Immigrants Drive Michigan’s Economy; Governor, Other GOP Leaders Support Reform

Communications Associate

July 10, 2015

In a state that has seen its share of economic struggles, executives from the Grand Rapids mayor to the state’s governor recognize the importance of immigrants and immigration. Immigrants are a key part of the state’s business development, and business and evangelical leaders are among the key constituencies who support immigration reform.

Quotable

“Over the last decade, immigrants created one-third of the high-tech businesses in our state, at a rate six times the rest of the population. We need to encourage immigration in Michigan. That’s how we made our country great.”

Gov. Rick Snyder

Republican Gov. Rick Snyder Strongly Supports Immigration Reform, Knows How Vital Immigrants Are to His State

Gov. Snyder is a prominent advocate for comprehensive reform and has long urged Congress to act. A fact sheet compiled by the governor’s office underscores immigrants as “powerful job creators.” In it, Snyder calls for an additional 50,000 employment-based visas for skilled immigrants and entrepreneurs during the next five years. Snyder also created the Michigan Office for New Americans to coordinate the state’s efforts to welcome immigrants and entrepreneurship.

And on the local level, leaders in diversifying cities such as Grand Rapids recognize that immigrants are helping reinvigorate their communities. “Our new Americans are a crucial part of our community and its economic vitality,” Mayor George Heartwell wrote in 2013. “These new Americans buy homes, revitalize neighborhoods, open businesses and create jobs, all benefiting the broader community. Side by side, we work together for the American dream.”

Michigan Immigrants Innovate, Sustain the Economy  

Foreign-born Business Owners: Immigrants founded at least three of Michigan’s marquee companies, Dow, Meijer and Masco. In 2010, 10.4 percent of all business owners in Michigan were foreign-born, generating $1.8 billion in total net income. Between 2006 and 2010, 30,223 immigrants became new Michigan business owners.

H-1B High-Skilled Visas and STEM: In 2011, 7,411 H-1B visas were issued to Michigan residents. In 2009 “non-resident aliens” earned 35.1 percent of master’s degrees and 47.9 percent of doctorate degrees in STEM fields. Also as of 2009, 36.6 percent of Michigan’s foreign-born population age 25 and older had a bachelor’s degree or higher, compared with 24.7 percent of native-born people age 25 or older. Two-thirds of the University of Michigan’s patents had at least one immigrant inventor, and more than 60 percent of Michigan engineering Ph.D. graduates were foreign-born.23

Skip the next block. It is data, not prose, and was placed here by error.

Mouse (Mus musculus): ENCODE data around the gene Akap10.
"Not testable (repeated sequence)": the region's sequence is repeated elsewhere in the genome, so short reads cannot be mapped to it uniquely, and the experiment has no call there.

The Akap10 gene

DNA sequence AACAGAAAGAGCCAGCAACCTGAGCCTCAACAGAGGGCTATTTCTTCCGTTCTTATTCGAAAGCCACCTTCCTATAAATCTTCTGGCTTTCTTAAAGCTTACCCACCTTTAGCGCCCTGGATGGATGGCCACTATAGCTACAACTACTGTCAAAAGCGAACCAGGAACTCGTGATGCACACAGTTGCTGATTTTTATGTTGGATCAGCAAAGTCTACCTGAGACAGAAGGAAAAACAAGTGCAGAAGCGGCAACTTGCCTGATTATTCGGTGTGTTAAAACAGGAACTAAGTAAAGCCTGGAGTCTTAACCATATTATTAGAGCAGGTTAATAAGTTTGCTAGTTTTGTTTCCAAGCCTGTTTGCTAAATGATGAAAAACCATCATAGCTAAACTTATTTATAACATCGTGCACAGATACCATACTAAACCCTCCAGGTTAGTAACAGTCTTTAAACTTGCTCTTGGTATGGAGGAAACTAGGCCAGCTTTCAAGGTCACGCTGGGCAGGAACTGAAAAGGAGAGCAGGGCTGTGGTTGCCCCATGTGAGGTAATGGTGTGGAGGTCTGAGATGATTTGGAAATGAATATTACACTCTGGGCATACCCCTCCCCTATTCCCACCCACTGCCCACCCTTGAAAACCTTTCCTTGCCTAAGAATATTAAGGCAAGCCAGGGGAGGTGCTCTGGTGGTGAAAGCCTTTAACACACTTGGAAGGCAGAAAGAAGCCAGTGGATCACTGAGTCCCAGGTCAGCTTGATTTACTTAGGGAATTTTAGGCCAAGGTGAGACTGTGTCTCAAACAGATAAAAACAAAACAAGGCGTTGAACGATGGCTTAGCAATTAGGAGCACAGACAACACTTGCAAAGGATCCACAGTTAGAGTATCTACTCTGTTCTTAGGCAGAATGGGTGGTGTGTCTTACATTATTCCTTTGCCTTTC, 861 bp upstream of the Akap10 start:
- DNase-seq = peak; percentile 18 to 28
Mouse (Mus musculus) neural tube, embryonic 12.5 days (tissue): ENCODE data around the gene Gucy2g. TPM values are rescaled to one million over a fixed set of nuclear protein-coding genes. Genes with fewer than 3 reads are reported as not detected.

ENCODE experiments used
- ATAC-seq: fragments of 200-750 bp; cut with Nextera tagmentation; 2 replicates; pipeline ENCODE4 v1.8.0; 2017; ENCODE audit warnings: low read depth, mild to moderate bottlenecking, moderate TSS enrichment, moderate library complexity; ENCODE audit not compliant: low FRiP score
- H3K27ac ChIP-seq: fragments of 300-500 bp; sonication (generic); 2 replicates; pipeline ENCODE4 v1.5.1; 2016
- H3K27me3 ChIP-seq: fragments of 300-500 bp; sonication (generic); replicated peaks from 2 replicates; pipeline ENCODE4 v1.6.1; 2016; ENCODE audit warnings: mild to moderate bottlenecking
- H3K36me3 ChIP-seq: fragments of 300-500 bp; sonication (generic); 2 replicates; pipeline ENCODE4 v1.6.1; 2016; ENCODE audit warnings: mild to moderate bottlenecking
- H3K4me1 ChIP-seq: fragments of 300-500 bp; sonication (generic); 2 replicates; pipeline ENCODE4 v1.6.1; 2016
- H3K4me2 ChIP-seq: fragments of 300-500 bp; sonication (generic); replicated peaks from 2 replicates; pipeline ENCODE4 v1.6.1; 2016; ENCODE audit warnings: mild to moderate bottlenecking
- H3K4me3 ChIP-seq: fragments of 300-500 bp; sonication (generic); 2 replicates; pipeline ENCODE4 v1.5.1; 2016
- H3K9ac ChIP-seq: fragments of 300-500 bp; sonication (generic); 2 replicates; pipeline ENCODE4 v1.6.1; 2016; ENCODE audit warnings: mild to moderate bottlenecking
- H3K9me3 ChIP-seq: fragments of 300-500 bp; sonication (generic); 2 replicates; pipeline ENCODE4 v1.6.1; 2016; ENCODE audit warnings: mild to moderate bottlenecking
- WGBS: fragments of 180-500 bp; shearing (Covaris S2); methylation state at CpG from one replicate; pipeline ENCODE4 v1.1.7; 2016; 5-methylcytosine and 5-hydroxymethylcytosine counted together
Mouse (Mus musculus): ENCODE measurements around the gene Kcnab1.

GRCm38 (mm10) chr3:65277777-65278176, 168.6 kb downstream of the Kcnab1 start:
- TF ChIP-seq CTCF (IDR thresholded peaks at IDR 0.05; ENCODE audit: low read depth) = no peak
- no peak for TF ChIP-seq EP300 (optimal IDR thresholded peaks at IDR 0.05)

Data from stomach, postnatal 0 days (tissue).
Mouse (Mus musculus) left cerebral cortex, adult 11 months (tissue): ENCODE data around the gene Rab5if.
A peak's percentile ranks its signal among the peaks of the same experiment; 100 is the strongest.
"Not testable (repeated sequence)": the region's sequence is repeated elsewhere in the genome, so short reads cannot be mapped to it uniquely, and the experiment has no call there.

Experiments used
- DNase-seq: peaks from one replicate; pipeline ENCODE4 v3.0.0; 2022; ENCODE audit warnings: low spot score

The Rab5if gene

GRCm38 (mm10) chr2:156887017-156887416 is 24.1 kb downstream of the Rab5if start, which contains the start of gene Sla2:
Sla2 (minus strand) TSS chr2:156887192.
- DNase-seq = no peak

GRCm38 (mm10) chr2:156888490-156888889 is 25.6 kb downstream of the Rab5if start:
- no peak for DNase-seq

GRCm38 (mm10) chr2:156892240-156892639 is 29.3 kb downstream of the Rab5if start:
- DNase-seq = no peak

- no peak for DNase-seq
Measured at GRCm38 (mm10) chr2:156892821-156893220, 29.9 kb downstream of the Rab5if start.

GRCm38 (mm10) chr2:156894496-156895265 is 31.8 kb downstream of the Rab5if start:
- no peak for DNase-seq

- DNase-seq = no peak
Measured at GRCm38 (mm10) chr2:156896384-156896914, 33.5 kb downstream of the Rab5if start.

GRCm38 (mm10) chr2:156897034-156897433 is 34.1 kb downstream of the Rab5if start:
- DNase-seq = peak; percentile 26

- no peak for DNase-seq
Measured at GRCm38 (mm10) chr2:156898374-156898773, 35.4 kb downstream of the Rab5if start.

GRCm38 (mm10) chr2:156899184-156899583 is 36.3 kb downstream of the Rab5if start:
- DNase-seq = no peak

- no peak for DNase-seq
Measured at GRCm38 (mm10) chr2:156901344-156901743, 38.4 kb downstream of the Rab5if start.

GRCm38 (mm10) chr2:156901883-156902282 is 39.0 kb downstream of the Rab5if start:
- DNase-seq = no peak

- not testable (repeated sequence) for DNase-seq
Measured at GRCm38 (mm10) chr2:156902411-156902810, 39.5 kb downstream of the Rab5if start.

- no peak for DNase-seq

Michiganders Support Reform

A poll last year by Harper Polling found that 64 percent of voters would support a 2016 presidential candidate from a party that supports reform. 86 percent of voters believed our immigration system needed to be fixed with 66 percent supporting comprehensive reform. Further, 71 percent believe Congress needs to act on immigration reform.

In addition, Michigan faith, business and education leaders have added their voices to the nationwide call for Congress to act.

Evangelicals in Michigan

According to the 2014 U.S. Religious Landscape Study by the Pew Research Center, about 25 percent of Michigan’s population identifies as white evangelical. Among evangelical Christians in Michigan and nationwide, support for immigration reform is growing. In 2014, Michigan evangelical leaders joined a large delegation from across the country in Washington to urge Congress to act. Below are quotes from two of the leaders; find more at the previous link.

Brian Bennett, Pastor, Overflow Church, Benton Harbor:

“Immigration reform is important to me as a Christian community leader because of Jesus’ command to love our neighbor and the clear heart God has for love, mercy, and justice found throughout Scripture. I also have friends who are affected personally by the current debate, who are waiting for a visa, and whose lives in this generation are being affected by the failure of the previous generation to properly address the issue.”

Adam Lipscomb, Lead Pastor, City Life Wesleyan Church, Grand Rapids:

“Immigration reform is important to me because undocumented immigrants are my neighbors, friends, colleagues in ministry and part of our church. They have become part of the fabric of our community. And when they are deported, it rips not only their own families apart, but leaves a tattered hole in many of the communities that I love.”

Michigan Faith, Law Enforcement, Business Media Availability:

Bing Goei, Owner and CEO, Eastern Floral; Director, Michigan Office for New Americans

Ron Haddad, Dearborn Police Chief

Susan Im, Immigration Attorney

Rev. Kate Kooyman, Christian Reformed Church in North America

Bill Rudd, Senior Pastor, Calvary Church of Muskegon

Joe Laurent, Vice President of Human Resources, Agility Health

Bill Rudd, Senior Pastor, Calvary Church of Muskegon

Please contact Cathleen Farrell to arrange interviews.